Coleus Stained Glassworks™ ‘Big Blonde’
Coleus scutellarioides (L.) Benth. is the correct and accepted scientific of this species of Coleus. It was named and described as such by George Bentham in Plantae Asiaticae Rariores in 1830. It was first named and described as Ocimum scutellarioides by Carl von Linnaeus in the second volume of the first edition of Species Plantarum in 1753.
Plants of the World Online by Kew listed 62 synonyms of Coleus scutellarioides when this page was last updated on 11-28-21.
To read the research document published on Phytokeys, “Nomenclatural changes in Coleus and Plectranthus (Lamiaceae): a tale of more than two genera” by Alan J. Patton and others”, click HERE. I think this is the document presented to make the name changes.
The two most common synonyms that plants are still sold under are Plectranthus scutellarioides and Solenostemon scutellarioides.
Now a synonym, Plectranthus scutellarioides (L.) R.Br. was described as such by Robert Brown in Prodromus Florae Novae Hollandiae in 1810.
Now a synonym, Solenostemon scutellarioides (L.) Codd was described by Leslie Edward Wastell Codd in Bothalia in 1975.
The genus, Coleus Lour., was named and described as such by João de Loureiro in Flora Cochinchinensis in 1790.
As of 11-28-21 when this page was last updated, Plants of the World Online by Kew lists 299 species in the Coleus genus. It is a member of the plant family Lamiaceae with 233 genera. Those numbers could change as updates are made on POWO.
THERE ARE A FEW LINKS AT THE BOTTOM OF THE PAGE FOR FURTHER READING.
My first experience with this AWESOME Coleus was in 2014 when I was living at the mansion in Mississippi. I am pretty sure it came from Pleasant Acres Nursery in Leland, Mississippi but my notes don’t say. This plant grew and grew and became quite large.
I am not 100% sure where this Coleus originated from. It is trademarked under the name Stained Glassworks™ ‘Big Blonde’ possibly from Monrovia. One website said the originator was Ecke, which would possibly be the Ecke Ranch… SO, I am just not sure.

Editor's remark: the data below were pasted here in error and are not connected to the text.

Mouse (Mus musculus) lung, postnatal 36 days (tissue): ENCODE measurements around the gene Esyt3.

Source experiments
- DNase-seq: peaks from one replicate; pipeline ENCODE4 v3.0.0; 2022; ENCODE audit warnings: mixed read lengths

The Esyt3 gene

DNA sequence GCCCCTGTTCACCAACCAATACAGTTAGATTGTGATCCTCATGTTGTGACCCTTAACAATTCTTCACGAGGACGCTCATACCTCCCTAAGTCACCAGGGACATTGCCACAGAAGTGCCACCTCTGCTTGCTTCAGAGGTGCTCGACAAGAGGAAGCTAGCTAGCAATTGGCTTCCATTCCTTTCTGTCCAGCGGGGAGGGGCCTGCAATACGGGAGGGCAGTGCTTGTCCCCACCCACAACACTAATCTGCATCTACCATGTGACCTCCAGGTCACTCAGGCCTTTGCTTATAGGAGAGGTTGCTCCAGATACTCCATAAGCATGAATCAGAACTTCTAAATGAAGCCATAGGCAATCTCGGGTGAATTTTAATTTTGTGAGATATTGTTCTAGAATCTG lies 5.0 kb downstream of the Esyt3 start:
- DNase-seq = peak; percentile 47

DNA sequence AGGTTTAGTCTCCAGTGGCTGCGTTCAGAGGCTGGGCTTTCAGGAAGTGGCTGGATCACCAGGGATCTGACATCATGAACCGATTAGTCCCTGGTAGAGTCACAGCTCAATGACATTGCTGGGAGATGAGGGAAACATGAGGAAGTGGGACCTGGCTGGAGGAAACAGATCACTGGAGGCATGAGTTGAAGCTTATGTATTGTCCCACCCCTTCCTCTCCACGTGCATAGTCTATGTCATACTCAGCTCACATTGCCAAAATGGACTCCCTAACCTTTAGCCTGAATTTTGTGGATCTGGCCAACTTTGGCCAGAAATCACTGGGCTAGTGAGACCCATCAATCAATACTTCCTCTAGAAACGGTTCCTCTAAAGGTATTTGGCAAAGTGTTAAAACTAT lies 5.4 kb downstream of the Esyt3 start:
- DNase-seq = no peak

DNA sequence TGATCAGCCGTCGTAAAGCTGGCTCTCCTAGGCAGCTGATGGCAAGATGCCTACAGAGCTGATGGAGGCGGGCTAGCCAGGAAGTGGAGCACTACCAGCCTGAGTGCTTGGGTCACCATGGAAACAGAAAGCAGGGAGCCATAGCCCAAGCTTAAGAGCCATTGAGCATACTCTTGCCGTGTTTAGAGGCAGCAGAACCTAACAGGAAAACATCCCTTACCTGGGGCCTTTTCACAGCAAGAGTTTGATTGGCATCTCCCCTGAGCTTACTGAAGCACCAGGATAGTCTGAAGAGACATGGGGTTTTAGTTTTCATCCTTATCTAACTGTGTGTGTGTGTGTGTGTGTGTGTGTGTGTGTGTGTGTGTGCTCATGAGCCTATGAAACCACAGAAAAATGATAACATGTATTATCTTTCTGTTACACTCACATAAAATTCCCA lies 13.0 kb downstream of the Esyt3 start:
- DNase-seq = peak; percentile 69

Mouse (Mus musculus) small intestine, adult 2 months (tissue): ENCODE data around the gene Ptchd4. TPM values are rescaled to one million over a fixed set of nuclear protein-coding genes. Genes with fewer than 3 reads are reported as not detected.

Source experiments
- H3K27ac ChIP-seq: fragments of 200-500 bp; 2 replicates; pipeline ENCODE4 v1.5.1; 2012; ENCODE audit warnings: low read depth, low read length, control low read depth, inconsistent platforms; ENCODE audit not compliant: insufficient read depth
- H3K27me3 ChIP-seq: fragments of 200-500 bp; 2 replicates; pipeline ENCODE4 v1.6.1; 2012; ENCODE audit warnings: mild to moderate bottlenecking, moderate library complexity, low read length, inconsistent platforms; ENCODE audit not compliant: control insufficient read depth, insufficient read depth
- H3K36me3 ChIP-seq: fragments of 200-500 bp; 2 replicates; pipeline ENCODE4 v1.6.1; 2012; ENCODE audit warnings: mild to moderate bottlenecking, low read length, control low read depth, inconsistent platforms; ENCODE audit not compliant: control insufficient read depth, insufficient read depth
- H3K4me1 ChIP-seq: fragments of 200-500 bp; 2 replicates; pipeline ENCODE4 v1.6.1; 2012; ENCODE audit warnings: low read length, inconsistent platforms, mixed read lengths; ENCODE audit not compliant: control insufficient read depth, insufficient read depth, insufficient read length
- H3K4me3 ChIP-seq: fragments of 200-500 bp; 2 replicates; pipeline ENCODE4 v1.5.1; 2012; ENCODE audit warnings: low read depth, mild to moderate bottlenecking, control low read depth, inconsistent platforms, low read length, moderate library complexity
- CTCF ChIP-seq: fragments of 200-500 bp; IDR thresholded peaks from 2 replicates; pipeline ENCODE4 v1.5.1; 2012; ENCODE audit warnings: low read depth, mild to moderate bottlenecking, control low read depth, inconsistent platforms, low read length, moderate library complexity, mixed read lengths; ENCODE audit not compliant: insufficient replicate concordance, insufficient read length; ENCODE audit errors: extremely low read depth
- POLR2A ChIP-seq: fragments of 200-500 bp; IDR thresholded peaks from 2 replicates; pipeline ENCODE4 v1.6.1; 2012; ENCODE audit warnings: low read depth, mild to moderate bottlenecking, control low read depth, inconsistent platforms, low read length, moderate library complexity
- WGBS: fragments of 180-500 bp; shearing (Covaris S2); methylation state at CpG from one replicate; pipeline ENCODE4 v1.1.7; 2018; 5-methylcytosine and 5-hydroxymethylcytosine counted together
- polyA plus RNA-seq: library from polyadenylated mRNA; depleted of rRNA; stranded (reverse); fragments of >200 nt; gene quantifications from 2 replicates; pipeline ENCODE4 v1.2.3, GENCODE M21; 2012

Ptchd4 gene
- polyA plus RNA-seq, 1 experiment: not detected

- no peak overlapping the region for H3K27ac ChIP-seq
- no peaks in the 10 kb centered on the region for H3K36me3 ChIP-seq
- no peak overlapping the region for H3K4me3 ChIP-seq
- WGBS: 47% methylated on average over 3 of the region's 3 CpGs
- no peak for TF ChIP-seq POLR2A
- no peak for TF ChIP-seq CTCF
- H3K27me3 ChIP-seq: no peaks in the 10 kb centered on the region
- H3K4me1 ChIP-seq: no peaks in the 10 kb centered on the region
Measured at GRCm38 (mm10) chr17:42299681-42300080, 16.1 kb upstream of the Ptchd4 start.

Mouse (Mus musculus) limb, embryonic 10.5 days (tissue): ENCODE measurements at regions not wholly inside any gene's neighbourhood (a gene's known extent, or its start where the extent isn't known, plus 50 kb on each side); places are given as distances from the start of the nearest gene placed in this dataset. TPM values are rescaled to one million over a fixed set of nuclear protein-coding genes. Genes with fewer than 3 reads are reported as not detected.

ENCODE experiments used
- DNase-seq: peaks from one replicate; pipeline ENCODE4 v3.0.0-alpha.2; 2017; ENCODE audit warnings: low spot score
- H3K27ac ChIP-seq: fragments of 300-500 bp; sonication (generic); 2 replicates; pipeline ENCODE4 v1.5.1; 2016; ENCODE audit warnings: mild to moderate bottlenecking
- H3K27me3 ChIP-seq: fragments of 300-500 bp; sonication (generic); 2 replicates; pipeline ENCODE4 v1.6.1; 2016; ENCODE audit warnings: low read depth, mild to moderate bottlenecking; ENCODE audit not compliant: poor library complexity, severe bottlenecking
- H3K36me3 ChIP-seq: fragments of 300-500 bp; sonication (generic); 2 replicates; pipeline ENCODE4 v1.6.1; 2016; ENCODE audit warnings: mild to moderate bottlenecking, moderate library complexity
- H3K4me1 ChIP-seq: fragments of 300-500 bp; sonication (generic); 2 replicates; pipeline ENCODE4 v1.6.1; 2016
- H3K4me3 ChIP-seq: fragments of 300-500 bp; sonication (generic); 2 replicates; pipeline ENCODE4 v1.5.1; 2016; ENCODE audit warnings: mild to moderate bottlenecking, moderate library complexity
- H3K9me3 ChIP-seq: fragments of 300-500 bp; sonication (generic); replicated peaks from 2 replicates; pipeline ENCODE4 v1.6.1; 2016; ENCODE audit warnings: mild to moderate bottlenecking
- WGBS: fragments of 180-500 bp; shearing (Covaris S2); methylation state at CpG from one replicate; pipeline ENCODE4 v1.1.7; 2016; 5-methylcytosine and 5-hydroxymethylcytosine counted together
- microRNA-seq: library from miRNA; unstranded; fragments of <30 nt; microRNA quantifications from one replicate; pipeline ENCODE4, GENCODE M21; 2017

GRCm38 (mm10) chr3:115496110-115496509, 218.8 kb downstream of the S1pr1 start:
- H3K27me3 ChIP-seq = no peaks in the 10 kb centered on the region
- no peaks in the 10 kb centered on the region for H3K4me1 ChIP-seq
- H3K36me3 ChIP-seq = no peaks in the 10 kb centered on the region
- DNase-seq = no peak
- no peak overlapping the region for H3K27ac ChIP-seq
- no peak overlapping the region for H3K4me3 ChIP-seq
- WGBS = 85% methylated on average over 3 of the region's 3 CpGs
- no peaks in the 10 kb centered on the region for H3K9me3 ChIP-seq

No matter where it came from, who trademarked the name, or who the originator was, this is one of the many great Coleus cultivars available.
Growing to a height and spread of around 36”, Coleus ‘Big Blonde’ will make a dramatic display in your bed or container.
The bright chartreuse leaves and maroon stems of Coleus ‘Big Blonde’ make a bright addition to the garden.
I saw this moth one morning and thought it would make a good photo.
I had to borrow a friend’s camera for a while and his brightness settings were not set correctly. I didn’t know that until after I took MANY photos…
I took cuttings of several of the Coleus I grew in 2012 so I could overwinter them for 2013. Unfortunately, I sold the mansion and moved back to the family farm in mid-Missouri and left the cuttings with a friend. I have not found any Coleus ‘Big Blonde’ at any of the local greenhouses or garden centers since.
If you haven’t tried growing the Coleus ‘Big Blonde’, I suggest you give it a try. I think you will really like it. I have not seen this plant available locally.
You can read my Coleus scutellarioides page by clicking HERE for more information and a list of all the Coleus I have grown.
I hope you enjoyed this page and maybe found it useful. If you have any comments, questions or suggestions, I would like to hear from you. Please click on “like” if you visited this page. It helps us bloggers stay motivated. 🙂 You can check out the links below for further reading. The links take you directly to the genus and species of this plant. If you notice I made an error, please let me know. Of course, you can always send me an email at firstname.lastname@example.org.
FOR FURTHER INFORMATION:
PLANTS OF THE WORLD ONLINE (GENUS/SPECIES)
NORTH CAROLINA STATE UNIVERSITY
MISSOURI BOTANICAL GARDEN
GARDENING KNOW HOW